UPDATE: I received the following from Sheriff Garcia’s office, which was sent as a letter to the editor of the Press:

In reading Randall Patterson’s September 8 article “Jail Hell”, one would think he’s writing about a Soviet era gulag. The unsanitary conditions and brutal treatment of inmates he describes at the Harris County Jail would be outrageous if they existed. They do not.

By Mr. Patterson’s own admission, the allegations in his article were based on the selective comments “from a really small sample” of newly released inmates. Had Mr. Patterson bothered to contact the Sheriff’s Office for his story, we would have fully investigated these claims of mistreatment. He did not contact us.

And had Mr. Patterson requested to tour the jail facilities himself, he might have been surprised (or perhaps disappointed) to see that the jail is run in a very civilized and professional manner. The floors are clean, the meals are hot, and the staff is professional. Jail isn’t meant to be paradise but it certainly isn’t the “hell” described in Mr. Patterson’s article.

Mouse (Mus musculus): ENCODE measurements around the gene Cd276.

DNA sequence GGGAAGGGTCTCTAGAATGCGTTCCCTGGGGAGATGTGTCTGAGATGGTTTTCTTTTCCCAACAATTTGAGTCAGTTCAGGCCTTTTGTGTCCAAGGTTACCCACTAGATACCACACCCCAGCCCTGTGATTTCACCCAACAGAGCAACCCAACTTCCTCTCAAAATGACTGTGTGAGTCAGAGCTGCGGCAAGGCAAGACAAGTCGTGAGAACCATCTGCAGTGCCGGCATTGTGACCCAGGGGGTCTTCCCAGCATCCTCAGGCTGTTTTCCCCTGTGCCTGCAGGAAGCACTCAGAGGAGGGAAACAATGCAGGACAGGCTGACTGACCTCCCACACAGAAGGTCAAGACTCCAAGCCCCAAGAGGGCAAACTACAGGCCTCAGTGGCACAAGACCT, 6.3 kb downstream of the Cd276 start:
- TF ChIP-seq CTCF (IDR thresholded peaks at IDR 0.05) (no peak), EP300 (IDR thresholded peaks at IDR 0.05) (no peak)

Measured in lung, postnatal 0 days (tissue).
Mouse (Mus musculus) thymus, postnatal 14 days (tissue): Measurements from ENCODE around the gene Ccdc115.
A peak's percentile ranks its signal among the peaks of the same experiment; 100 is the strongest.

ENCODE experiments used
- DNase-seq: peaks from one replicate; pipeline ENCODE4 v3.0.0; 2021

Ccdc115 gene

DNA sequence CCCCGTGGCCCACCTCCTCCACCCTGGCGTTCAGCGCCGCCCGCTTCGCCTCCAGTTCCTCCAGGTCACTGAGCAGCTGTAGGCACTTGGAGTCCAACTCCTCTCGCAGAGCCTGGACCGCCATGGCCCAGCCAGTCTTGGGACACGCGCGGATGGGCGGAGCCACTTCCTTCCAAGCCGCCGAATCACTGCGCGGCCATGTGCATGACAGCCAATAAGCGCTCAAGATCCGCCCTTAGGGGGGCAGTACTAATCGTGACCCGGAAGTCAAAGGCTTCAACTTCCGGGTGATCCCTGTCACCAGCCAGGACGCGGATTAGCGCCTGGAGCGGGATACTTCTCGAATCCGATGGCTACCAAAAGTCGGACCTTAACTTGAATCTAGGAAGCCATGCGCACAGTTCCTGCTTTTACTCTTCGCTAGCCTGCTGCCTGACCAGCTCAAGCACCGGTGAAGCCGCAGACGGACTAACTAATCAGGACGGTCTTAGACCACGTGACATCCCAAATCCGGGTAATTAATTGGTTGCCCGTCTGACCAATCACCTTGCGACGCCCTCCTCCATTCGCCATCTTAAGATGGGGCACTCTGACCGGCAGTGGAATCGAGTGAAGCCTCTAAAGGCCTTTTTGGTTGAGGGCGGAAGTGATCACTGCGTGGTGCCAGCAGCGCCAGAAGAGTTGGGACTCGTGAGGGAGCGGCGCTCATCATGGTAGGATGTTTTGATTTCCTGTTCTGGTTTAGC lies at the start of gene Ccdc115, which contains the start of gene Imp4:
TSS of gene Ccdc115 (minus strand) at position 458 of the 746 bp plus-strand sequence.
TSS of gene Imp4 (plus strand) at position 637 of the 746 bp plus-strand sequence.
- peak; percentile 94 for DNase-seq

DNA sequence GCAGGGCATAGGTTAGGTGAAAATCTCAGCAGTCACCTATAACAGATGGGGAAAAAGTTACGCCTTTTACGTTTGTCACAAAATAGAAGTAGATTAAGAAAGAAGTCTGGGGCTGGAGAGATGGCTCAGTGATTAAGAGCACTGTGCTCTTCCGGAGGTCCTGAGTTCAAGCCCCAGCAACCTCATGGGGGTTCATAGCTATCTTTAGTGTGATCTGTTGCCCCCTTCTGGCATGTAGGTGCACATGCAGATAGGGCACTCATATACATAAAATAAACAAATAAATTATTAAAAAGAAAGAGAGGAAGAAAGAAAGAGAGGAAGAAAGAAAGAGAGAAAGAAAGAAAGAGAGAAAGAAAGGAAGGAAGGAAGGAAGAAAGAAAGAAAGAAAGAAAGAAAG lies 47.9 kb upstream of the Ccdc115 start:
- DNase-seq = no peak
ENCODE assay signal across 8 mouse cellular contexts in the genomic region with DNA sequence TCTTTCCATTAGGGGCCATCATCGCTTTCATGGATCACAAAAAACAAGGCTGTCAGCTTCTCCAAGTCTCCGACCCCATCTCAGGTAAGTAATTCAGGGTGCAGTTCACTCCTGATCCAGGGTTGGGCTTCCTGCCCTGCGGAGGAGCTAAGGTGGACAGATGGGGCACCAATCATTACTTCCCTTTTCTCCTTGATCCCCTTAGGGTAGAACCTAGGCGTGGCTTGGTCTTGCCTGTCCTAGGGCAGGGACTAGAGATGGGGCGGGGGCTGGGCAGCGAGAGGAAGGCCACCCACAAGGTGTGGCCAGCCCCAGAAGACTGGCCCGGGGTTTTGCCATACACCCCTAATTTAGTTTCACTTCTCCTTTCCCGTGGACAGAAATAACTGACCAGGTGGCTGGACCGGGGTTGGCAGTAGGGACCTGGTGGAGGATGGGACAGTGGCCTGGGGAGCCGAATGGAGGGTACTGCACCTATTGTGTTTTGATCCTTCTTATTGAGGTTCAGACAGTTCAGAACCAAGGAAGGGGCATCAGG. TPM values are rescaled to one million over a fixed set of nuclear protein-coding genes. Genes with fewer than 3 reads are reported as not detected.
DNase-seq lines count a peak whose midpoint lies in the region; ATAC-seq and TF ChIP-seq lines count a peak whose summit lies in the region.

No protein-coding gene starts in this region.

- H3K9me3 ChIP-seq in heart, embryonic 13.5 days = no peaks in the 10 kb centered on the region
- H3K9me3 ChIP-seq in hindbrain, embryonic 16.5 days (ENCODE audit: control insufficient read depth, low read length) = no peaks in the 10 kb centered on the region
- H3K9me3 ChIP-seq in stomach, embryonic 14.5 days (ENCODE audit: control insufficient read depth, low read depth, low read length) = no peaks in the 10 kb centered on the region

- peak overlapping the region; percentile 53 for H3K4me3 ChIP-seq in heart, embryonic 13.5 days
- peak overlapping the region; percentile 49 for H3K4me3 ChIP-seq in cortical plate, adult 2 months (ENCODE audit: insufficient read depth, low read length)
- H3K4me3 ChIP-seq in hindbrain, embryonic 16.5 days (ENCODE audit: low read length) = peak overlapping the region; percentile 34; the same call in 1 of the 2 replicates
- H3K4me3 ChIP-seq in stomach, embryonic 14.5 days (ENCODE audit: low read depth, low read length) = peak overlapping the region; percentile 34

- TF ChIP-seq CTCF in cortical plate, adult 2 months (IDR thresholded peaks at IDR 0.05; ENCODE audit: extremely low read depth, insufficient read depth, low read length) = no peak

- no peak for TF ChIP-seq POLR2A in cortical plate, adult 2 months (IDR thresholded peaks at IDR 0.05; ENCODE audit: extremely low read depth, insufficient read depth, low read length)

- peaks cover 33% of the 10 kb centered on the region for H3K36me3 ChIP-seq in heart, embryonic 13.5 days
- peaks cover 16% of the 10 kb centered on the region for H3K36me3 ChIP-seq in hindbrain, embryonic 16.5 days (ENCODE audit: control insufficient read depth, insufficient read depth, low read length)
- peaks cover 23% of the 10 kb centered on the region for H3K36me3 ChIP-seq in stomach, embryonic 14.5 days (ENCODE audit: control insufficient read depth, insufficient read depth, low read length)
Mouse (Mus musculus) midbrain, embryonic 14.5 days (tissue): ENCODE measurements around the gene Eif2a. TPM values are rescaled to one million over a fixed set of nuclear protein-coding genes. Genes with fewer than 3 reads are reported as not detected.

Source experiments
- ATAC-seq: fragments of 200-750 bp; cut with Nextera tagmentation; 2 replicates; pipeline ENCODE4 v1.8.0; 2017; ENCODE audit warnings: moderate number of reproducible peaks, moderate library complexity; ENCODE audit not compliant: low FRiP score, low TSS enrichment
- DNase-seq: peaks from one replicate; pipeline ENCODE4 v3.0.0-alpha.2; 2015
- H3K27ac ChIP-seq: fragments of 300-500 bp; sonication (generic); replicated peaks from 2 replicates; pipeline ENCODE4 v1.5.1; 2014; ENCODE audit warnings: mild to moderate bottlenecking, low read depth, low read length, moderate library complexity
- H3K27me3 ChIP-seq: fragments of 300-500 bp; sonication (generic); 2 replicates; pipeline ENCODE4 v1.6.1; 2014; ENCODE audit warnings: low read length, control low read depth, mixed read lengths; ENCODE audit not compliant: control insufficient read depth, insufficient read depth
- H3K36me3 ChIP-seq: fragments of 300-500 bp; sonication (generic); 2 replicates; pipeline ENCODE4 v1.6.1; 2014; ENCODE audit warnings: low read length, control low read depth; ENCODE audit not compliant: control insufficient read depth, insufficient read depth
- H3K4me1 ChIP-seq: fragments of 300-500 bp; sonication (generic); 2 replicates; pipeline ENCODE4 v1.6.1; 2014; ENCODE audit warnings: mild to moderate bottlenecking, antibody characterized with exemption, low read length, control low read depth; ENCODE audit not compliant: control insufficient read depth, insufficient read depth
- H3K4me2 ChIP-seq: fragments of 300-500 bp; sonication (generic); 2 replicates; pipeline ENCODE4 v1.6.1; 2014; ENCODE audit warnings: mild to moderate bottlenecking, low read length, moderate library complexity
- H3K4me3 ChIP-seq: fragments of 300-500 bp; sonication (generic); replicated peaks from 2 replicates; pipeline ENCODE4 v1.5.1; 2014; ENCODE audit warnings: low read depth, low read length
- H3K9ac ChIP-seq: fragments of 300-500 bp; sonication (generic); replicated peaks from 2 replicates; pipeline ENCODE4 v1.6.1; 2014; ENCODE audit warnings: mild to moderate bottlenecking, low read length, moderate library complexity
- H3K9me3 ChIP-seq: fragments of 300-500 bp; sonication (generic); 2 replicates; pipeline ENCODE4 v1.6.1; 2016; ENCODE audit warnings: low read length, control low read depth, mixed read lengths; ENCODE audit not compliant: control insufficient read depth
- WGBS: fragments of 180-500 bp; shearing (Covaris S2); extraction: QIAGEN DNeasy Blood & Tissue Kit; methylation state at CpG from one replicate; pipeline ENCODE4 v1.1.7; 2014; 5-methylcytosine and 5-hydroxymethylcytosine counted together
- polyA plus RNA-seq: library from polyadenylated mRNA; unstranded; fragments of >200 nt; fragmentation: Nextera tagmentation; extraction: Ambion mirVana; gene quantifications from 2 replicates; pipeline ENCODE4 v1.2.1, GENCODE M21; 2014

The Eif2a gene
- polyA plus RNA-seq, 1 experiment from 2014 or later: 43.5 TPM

If the inmates allege such beastly and savage treatment why didn’t they file a formal grievance or complaint so that we can investigate their allegations? If the conditions are so inhumane and deplorable, why did the Harris County Jail recently pass a surprise state inspection just last month? Did the inspectors miss the alleged feces on the floor or did they just walk over them? Did they also fail to see so called fungus- and mold-covered cells, mildewed showers and the bloody faces of the beaten inmates or did they just look the other way? One has to wonder. Why would Adan Munoz, Jr., Executive Director of the Texas Commission on Jail Standards in his letter of compliance to Sheriff Adrian Garcia write “This [certificate] attests, signifies and demonstrates your department’s dedication and professionalism in providing a safe, secure and sanitary facility”?